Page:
Indexed on: 25 Dec '11Published on: 25 Dec '11Published in: Journal of Ichthyology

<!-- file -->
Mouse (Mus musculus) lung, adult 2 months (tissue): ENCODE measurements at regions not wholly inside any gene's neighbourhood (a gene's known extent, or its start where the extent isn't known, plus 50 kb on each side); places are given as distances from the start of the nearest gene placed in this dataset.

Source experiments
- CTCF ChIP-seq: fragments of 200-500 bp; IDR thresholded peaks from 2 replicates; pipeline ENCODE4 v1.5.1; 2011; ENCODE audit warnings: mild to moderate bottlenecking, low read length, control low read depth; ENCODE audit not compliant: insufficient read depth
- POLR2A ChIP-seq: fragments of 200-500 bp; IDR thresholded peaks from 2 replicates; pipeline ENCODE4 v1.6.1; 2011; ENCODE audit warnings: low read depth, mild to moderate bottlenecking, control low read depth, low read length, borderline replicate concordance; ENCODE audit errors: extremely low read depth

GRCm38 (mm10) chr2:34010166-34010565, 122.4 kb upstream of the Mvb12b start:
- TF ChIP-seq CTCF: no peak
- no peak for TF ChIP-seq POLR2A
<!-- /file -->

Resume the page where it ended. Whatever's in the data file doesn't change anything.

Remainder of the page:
On the basis of ichthyoplankton surveys made in June 2004–2005 and 2007, June–July 2010, and July 2011 in these bays and beyond them (in open waters of the White Sea Basin and adjacent areas of the Gorlo) larvae of White Sea herring were absent. Principal aggregations of larvae are found in the Kandalaksha Bay in June 2004–2005 and 2007. In the Onega Bay and in the Dvina Bay surveyed in June 2007 abundance of larvae was ratter low and in June–July 2010 and July 2011 in these bays and beyond them (in open waters of the White Sea Basin and adjacent areas of the Gorlo) larvae of White Sea herring were absent. Within the Kandalasksha Bay, from year to year, there were two disconnected aggregations of larvae. The space between them was situated in the open part of the bay along the transect of the Chupa Estuary and the Umba Estuary. One of the aggregations of larvae occupied the tail of the bay, and the second aggregation occupied the ante-mouth and mouth areas of the Chupa Estuary. It is supposed that these aggregations result from spawning of two independent spawning groups of the White Sea herring spawning in isolated regions of the Kandalaksha Bay. Presence of the bulk of larvae of the White Sea herring within the limits of the Kandakaksha Bay and their almost complete absence at the boundary of the bay with the White Sea Basin and at the boundaries between the Onega Bay and the Dvina Bay and the Basin support the hypothesis on the absence of an exchange with larvae between stocks of the White Sea herring spawning in large bays of the White Sea. The larvae are retained within shallow waters of the Kandalaksha Bay by the system of two-layer water circulation in the areas of spawning of herring in bays and gulfs of the estuarine type. Their drift outside of the Onega Bay and the Dvina Bay may be delimited by frontal divides at their boundaries with the Basin.